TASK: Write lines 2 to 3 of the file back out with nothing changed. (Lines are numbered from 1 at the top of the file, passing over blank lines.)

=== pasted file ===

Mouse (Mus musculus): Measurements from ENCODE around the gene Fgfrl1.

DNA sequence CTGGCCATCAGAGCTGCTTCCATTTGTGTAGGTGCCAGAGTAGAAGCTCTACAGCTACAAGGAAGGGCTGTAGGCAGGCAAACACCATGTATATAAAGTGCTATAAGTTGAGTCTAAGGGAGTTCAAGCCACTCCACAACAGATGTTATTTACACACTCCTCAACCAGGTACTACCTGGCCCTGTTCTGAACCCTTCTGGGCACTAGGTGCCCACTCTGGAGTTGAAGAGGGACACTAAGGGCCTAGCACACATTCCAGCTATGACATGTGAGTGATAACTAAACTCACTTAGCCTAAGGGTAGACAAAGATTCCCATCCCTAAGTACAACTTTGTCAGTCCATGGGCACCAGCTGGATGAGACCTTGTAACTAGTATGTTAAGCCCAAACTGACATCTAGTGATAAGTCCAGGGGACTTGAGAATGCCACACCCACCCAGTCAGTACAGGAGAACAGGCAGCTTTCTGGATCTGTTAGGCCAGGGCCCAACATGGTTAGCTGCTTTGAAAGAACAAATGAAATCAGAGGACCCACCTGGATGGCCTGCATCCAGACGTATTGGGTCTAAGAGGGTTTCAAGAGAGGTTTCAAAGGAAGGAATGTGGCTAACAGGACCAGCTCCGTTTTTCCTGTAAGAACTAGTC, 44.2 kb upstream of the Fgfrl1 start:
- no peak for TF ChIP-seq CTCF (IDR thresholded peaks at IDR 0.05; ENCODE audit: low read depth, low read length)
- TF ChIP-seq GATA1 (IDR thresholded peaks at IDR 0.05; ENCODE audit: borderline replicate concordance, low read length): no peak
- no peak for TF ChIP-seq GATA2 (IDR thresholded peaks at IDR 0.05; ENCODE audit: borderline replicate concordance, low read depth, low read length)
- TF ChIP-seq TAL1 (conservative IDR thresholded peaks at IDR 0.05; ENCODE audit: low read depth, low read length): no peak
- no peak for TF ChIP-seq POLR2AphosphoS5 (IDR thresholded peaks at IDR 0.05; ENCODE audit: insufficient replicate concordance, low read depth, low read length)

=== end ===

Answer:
DNA sequence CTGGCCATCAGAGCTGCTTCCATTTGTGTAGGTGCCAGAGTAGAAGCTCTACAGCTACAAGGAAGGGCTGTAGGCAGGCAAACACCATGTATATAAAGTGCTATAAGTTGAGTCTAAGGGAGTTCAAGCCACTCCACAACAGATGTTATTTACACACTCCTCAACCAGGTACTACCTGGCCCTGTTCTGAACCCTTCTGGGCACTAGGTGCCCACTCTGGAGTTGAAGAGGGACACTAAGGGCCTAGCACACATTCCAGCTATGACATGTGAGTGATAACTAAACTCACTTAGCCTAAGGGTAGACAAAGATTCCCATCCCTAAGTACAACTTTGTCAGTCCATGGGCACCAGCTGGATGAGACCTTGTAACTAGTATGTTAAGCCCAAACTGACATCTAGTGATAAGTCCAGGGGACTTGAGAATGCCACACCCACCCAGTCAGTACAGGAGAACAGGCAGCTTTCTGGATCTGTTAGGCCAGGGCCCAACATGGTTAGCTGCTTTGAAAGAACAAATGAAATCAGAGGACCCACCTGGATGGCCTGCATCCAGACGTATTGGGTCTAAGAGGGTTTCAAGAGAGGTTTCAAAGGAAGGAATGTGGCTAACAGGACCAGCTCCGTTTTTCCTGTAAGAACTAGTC, 44.2 kb upstream of the Fgfrl1 start:
- no peak for TF ChIP-seq CTCF (IDR thresholded peaks at IDR 0.05; ENCODE audit: low read depth, low read length)